The insides don’t show any sort of luxury feeling, but this being a prototype, it was expected. Inside the car is very spacious. Our guess is, to keep everything light and minimal for transportation purposes, adding detailed interior might not make it to production models.

Google was promoting an event in Mountain View called, Paint the Town. This was to encourage artists in California to submit artwork for the self-driving vehicles which would then be displayed on the production models. Google wants to show that these cars are here to stay and are friendly to use for the community.

sef driving car















Source: Washington Post

The Next Twitter CEO

The burning question for the struggling company and the candidates lined up to take the seat. Its been said by analysts that executive search firm Spencer Stuart will seek out the next CEO for Twitter, someone who can give it a huge boost against other social media giants like Facebook.

The next CEO will have a lot on his or her plate. They would need to be aggressive, a perfect fit for Twitter’s hip image, and a heavy user of Twitter themselves. New ideas will need to be pouring in from the CEO to keep the investors happy and The Wall Street.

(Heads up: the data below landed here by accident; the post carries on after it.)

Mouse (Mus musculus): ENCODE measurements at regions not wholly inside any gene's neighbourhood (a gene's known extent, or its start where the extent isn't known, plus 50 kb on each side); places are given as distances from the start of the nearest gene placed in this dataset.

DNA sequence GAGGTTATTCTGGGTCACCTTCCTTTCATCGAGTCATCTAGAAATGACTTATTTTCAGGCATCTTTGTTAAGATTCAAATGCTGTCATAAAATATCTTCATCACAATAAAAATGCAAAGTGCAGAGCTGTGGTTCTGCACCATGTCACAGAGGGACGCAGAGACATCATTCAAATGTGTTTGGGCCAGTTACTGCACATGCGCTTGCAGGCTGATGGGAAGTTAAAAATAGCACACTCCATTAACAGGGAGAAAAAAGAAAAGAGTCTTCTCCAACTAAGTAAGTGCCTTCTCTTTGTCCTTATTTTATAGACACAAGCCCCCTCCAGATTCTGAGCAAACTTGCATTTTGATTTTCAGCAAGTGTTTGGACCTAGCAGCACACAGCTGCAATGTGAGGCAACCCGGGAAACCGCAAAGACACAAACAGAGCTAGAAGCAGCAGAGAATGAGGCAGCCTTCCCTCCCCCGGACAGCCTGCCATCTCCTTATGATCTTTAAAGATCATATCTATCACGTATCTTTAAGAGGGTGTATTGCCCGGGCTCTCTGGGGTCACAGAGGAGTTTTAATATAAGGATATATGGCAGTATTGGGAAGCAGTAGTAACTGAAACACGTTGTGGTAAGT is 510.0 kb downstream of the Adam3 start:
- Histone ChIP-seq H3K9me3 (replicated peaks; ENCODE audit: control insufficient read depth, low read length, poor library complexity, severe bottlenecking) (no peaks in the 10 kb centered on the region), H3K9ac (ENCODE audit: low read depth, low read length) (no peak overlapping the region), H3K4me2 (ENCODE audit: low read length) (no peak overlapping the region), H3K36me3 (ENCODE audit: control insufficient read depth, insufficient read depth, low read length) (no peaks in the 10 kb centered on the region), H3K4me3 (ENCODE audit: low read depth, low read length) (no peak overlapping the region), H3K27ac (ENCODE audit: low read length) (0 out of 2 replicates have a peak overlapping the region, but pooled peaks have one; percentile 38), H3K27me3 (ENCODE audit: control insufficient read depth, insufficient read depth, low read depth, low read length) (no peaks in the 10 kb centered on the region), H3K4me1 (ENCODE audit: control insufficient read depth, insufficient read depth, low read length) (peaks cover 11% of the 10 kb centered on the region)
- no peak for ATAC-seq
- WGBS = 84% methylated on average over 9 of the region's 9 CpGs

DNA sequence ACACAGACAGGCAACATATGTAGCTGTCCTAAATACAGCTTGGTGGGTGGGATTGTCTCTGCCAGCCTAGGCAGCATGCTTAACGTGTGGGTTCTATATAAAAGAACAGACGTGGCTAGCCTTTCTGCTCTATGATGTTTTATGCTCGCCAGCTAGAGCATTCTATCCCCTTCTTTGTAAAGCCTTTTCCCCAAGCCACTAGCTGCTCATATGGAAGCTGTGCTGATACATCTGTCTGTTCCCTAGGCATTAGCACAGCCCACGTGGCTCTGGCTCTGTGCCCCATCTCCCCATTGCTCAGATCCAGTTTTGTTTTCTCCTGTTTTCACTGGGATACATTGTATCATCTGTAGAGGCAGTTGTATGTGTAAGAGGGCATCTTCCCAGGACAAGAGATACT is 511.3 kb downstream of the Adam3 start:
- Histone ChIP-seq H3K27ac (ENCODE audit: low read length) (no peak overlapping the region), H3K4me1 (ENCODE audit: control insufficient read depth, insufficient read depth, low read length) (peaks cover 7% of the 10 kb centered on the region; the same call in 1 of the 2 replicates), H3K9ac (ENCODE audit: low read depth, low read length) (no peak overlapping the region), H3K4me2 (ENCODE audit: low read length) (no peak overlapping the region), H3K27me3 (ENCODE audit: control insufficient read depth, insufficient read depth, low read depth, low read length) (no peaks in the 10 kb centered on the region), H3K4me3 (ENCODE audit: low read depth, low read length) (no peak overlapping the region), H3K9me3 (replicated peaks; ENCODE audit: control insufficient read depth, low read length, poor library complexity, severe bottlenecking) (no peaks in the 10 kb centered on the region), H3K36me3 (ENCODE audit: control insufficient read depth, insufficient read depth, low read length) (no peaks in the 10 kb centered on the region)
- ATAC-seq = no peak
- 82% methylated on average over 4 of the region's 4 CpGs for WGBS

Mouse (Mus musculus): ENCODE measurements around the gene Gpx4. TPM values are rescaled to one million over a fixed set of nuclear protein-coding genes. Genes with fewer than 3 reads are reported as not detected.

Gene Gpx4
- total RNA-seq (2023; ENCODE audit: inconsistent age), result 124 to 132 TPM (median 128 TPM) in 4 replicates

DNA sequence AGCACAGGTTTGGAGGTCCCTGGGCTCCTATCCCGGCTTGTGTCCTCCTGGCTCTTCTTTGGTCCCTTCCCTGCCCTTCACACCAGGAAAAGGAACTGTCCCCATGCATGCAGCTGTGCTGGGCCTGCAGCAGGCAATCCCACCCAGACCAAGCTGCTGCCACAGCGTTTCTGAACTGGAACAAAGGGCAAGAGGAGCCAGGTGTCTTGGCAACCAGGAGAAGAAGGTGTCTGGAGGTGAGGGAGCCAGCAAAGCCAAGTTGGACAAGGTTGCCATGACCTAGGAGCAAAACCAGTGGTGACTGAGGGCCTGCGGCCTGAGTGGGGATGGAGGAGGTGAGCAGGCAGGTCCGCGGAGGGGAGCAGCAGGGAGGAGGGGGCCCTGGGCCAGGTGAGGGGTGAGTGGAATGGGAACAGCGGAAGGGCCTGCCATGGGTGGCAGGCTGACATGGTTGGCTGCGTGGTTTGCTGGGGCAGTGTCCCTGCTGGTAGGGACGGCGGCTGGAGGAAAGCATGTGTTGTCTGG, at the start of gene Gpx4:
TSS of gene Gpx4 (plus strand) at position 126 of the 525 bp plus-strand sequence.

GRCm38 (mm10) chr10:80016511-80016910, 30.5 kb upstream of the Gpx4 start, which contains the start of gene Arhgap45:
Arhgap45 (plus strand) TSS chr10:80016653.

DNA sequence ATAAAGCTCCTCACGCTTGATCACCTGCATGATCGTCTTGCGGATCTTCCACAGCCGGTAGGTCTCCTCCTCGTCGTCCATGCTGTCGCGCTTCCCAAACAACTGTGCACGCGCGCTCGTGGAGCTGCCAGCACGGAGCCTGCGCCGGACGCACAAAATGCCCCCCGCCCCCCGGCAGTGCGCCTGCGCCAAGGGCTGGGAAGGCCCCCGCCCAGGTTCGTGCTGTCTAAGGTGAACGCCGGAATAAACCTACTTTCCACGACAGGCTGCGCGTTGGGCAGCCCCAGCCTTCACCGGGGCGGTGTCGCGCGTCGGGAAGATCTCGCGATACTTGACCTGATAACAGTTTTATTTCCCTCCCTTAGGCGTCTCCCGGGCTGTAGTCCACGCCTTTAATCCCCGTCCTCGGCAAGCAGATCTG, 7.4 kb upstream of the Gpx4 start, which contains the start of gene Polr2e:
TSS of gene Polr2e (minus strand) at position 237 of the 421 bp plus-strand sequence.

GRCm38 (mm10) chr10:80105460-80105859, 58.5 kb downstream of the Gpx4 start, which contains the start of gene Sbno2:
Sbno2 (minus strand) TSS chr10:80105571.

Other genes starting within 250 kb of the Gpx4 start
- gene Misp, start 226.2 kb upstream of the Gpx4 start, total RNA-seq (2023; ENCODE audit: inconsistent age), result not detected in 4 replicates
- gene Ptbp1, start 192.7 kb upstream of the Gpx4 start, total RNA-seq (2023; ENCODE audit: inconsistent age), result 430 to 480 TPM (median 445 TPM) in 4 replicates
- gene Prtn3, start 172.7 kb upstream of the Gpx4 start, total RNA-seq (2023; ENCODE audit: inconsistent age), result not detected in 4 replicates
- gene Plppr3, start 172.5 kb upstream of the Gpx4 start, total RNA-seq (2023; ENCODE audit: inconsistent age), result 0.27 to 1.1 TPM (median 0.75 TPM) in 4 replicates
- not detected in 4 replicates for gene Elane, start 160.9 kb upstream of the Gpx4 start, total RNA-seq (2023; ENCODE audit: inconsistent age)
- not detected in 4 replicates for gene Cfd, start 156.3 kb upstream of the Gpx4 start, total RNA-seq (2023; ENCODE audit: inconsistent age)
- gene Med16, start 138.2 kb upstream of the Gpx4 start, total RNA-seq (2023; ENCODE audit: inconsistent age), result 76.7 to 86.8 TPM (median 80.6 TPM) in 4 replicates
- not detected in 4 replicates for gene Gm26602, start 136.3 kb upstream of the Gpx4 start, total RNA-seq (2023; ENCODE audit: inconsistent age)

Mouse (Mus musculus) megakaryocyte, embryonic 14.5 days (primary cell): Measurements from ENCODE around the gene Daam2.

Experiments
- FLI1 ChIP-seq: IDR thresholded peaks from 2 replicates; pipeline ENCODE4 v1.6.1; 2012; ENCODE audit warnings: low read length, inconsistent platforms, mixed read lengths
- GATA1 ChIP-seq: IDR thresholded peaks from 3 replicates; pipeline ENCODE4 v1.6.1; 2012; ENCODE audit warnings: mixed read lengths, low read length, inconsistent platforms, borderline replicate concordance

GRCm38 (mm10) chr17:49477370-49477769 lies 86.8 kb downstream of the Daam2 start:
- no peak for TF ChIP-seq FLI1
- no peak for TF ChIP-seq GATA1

Spencer Stuart executive firm says the approximate timeframe when the next CEO will be selected to replace Jack Dorsey will be by Labor Day or at the latest, after Thanksgiving.

Speaking of the next Twitter CEO, stay up to date on the latest from Team:on on our official Twitter account. Twitter Team:on



Source: Wall Street Journal

Google’s AI filtering your spam mail

Let’s face it, we all HATE SPAM. We all want it out of our digital lives. It’s 2015 and we still haven’t figured out a solution to filtering out all of the spam. In a recent gmail blog post, Sri Harsha Somanchi, Product Manager posted that the gmail team has some new ways to help with filtering out spam.

For senders, the Gmail team has created Gmail Postmaster Tools. This helps high volume senders to analyze their email, spam reports, delivery error data, and reputation. All that data can help the sender to send their mail to your inbox and not any spam folders.